THIS is an innovative and significant book written by one of the leading authorities on Kierkegaard today. Its innovation lies in bringing together biography and theology. Many chapters begin with a first-person account of events in Kierkegaard’s life, and the rest of the chapters then unpack the significance of these events on his philosophic thinking.
As a work of biography, it is comprehensive, and provides an excellent understanding of the complexities of Kierkegaard’s struggles and the relationship of these to events in his outer world, including his crucial break-up with the young girl, Regine Olsen, with whom he remained in love for the rest of his life, and whose influence on his thought is hard to over-estimate. Many other outward events affected his thinking, including his repudiation and/or misunderstanding by many leading figures in the Danish state Church and Danish society, including Heiberg, Mynster, Martensen, Grundtvig, and even Hans Christian Andersen.
His relationship with his father was both complex and difficult, and he had few people who were close to him and even fewer who understood him. Kierkegaard was driven to a rich, hard, suffering inner journey, and Carlisle’s book makes clear the links between his approach to Christianity and these events.
Carlisle rightly recognises that Kierkegaard is preoccupied with the twin questions what it means to be human and what it means to love; and these questions underpin his whole authorship. His faith in God and the relation of God to these ultimately human questions tortured him, but also drove him to new, brilliant, and relevant insights for today. He came to see the newspapers of his time (today he would refer to the media) as a “form of evil” and a symptom of a demoralised, disintegrating society full of envy, caprice, and pettiness. In many ways, Kierkegaard was and would be today an enemy of popular culture.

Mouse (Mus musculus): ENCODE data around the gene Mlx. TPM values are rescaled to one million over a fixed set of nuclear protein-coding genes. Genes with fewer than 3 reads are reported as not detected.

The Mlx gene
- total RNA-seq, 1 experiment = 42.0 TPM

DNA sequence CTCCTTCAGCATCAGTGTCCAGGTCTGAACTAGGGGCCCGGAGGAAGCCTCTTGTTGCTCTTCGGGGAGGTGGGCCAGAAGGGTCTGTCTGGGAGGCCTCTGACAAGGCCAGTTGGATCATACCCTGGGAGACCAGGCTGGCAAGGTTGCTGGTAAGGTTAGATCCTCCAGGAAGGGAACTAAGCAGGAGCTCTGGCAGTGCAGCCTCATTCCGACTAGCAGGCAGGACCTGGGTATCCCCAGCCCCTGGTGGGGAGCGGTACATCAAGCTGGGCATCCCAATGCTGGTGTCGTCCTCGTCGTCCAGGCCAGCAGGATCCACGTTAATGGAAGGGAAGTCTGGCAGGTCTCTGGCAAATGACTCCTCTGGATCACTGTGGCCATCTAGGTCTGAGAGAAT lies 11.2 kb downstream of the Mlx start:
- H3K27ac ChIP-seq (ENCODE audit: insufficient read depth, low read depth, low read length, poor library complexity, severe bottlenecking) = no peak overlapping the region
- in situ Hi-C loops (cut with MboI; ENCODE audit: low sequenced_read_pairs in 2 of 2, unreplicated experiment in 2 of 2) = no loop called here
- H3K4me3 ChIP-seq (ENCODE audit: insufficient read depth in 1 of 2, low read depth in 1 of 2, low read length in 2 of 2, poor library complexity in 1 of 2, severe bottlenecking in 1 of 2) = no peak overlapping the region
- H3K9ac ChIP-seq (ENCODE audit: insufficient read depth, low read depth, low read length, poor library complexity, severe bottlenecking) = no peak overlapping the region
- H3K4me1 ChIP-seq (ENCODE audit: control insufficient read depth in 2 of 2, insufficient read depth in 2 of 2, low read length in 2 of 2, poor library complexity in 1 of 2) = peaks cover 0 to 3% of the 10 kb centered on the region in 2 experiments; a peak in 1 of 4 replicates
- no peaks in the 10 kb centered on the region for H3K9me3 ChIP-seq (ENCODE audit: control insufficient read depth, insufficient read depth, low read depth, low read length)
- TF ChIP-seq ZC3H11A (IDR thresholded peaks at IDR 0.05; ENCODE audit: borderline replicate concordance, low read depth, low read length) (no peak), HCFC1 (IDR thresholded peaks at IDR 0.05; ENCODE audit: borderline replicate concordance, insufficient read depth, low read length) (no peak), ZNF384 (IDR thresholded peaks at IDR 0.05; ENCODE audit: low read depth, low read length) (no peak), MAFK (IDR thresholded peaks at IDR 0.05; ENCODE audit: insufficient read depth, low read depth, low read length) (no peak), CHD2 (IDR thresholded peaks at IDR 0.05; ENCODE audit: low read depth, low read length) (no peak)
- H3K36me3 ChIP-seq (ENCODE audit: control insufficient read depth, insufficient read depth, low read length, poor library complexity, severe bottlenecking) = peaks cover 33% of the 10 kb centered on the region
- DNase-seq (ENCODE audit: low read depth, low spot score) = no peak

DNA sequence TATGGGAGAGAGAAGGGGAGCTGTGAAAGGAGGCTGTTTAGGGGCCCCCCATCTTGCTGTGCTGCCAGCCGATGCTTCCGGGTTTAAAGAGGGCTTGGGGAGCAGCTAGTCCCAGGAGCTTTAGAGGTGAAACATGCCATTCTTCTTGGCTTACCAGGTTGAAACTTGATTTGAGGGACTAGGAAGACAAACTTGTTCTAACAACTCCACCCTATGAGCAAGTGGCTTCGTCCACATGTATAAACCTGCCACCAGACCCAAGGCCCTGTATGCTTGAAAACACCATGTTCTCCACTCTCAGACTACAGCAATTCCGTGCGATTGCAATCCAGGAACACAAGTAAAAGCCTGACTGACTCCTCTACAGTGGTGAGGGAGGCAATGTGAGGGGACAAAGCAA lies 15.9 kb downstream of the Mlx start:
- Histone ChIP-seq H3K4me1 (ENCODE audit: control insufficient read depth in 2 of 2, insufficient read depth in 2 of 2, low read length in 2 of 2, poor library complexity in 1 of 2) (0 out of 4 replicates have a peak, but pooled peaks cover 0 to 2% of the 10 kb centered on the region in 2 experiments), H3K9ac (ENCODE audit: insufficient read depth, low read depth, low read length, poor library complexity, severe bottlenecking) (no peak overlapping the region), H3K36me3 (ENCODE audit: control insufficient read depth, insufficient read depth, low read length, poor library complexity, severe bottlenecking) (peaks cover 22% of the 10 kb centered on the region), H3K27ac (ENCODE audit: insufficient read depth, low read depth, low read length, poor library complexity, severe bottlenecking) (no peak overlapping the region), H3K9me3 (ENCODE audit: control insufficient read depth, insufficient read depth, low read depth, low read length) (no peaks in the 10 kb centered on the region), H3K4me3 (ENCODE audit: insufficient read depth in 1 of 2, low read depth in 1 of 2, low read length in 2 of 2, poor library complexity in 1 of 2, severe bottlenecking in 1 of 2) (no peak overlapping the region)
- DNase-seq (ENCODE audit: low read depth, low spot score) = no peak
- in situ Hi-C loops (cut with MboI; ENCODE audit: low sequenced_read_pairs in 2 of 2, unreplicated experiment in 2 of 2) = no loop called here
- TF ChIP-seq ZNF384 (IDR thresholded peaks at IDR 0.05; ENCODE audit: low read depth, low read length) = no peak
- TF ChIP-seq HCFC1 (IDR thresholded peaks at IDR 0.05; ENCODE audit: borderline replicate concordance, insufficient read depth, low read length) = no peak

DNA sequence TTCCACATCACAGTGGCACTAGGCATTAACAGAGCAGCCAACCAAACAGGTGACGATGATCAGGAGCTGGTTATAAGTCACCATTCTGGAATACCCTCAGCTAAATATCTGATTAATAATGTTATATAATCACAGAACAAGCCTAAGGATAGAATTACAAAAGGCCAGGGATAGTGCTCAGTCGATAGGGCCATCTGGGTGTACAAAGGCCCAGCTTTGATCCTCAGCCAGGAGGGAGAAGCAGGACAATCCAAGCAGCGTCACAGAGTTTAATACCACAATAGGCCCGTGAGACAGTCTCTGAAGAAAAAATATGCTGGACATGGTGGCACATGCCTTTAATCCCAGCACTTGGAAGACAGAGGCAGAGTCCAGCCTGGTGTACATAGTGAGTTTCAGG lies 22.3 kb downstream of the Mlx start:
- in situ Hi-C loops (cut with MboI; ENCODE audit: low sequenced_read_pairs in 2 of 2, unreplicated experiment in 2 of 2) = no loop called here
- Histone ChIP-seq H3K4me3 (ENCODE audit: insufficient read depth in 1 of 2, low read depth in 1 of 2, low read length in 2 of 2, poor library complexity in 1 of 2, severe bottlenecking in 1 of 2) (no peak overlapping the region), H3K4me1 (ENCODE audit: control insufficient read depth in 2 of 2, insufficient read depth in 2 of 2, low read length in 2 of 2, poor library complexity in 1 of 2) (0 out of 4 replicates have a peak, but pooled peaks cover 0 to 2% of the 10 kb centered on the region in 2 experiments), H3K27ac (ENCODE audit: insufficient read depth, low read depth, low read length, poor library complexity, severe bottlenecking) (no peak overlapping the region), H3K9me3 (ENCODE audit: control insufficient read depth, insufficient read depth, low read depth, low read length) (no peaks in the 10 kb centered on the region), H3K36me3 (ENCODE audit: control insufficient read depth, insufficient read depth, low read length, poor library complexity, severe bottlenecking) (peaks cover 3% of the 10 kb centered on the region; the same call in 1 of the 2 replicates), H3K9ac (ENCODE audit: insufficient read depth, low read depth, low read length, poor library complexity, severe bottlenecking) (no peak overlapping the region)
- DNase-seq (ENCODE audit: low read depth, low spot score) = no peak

He came to recognise that the Christianity of the Danish State Church was largely empty and a considerable distance from the incredibly harsh and yet liberating demands that Christianity makes on the individual. He saw his task as to re-introduce Christianity into a culture that considered itself Christian but had almost entirely lost sight of what this meant: as Carlisle quotes Constantin Hansen as saying, “The question” is not “What sort of person was SK?” but “Am I a Christian?” This challenge is no less relevant in the modern Western world than it was in the 19th century.
What would Kierkegaard make of Carlisle’s book? At times, he might find it uncomfortable, and might have resisted the links between his biography and his intellectual struggles (the same might apply to many of us); but he would probably have come to recognise the validity of many of the links. Perhaps his main reservation might be that he would have wanted modern commentators not to understand why he wrote and thought what he did, but to be personally challenged to transform their lives: understanding and transformation are not the same. Carlisle recognises this, but the former can sometimes obscure the importance of the latter.
For this reviewer, the most significant chapter was the last, in which Carlisle shows how Kierkegaard has disturbingly affected her biography. This is exactly as Kierkegaard would have wished and perhaps shows, more than anything else, why her insights are to be taken seriously.
Dr Peter Vardy is a former Vice-Principal of Heythrop College, University of London.
Philosopher of the Heart: The restless life of Søren Kierkegaard
Allen Lane £25
Church Times Bookshop £22.50